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Opinion

September 28, 2017

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Politics of religious animosity

“When even suffering is ignored, there will be seeds of conflict, for suffering degrades, embitters and enrages” said Aung San Suu Kyi – rightly so – in her Nobel Peace Prize acceptance speech.

And that is what has been happening right before her eyes under a dominating military junta against the Rohingya Muslims in Myanmar. Instead of blaming her – though she is partially responsible as well for her timidity – the world should have targeted the real culprits behind the ethno-religious cleansing and military-led genocide of the Muslim minority: the fascist Myanmar Army Chief Gen Min Aung Hlaing who exclusively controls the internal and external security policies and powerful security apparatuses over and above a besieged and relatively powerless civilian government.

The history of persecution of ethnic minorities in Myanmar, including Rohingya, Kachin, Shan, Karen, Chin, Mon and others, is as long as the brutal domination of a military junta which ruled for over fifty years. Their plight is further reinforced by the Chinese and Indian interests and rivalries. A transnational pipeline had been built connecting Rakhine with Kunming, China, and a deep-sea port was built in the same state by India connecting Mizoram state with the Bay of Bengal.

The disenfranchisement and annulment of the citizenship of Rohingya Muslims was the result of the 1982 Citizen Law that was premised on their exclusion from the population census. For its prolonged rule and expropriation of vast mineral and other natural resources, the military junta has been forcefully displacing large sections of population from various minority ethnic groups who have been fighting the expropriation of natives’ resources by successive military regimes. Successive military juntas in Myanmar took ideological refuge behind Burmese Buddhist nationalism/fascism for the self-aggrandisement of the sprawling garrison and to suppress the forces of democracy and indigenous minorities.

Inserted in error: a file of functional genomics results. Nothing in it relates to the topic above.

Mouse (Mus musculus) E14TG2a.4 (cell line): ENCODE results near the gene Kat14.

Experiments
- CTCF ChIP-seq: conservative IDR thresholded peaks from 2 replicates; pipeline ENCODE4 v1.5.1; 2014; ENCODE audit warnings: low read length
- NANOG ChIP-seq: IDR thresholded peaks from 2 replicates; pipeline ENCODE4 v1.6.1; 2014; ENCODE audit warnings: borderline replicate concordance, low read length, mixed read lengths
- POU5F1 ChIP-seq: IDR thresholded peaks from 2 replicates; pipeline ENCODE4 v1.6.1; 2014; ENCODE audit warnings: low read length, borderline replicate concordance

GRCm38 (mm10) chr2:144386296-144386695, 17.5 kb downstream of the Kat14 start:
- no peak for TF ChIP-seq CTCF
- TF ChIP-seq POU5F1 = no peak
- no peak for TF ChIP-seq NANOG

Such is the racist discrimination against the Rohingya that the Burmese Buddhist nationalists term them as alien Bengalis not recognised by Bangladesh as such. The Rohingya are Indo-Aryan people, like most of us in the Subcontinent, with roots beyond the 8th century, and are also called Arakanese Indians. They have been a victim of various Burmese dynasties and colonialists who have been using them as slave labourers. The word Rohang is derived from ‘Arakan’ and they call their homeland Rohingaw – the former name of the Rakhine state. They are concentrated in the Maungdaw district bordering Bangladesh, which is separated by a river. They sided with the British imperialists against the Japanese fascists in World War-II, like Netaji Subhash Chandar Bose in India; the Japanese were supported by the Burmese Buddhists to get freedom from British colonialism.

In the post-Independence period, the Rohingya continued their struggle for autonomy or secession. During 1947-61, the Rohingya mujahideen wanted autonomy for the Mayu Peninsula in Northern Arakan or to secede to the then East Pakistan. Faced with the democratic resistance of the Bengali majority, the military junta headed by the then F M Ayub Khan didn’t respond to their calls; rather, successive military dictators in Pakistan built affinity with their fellow Burmese military juntas. The isolated Rohingya resistance intermittently faced military suppressions in 1978, 1992, 2012, 2015, 2016 and now a mass eviction and fascist cleansing in 2017. It is Bangladesh – which we continue to ostracise despite our crimes against its people – that is providing refuge to over 450,000 Rohingya refugees.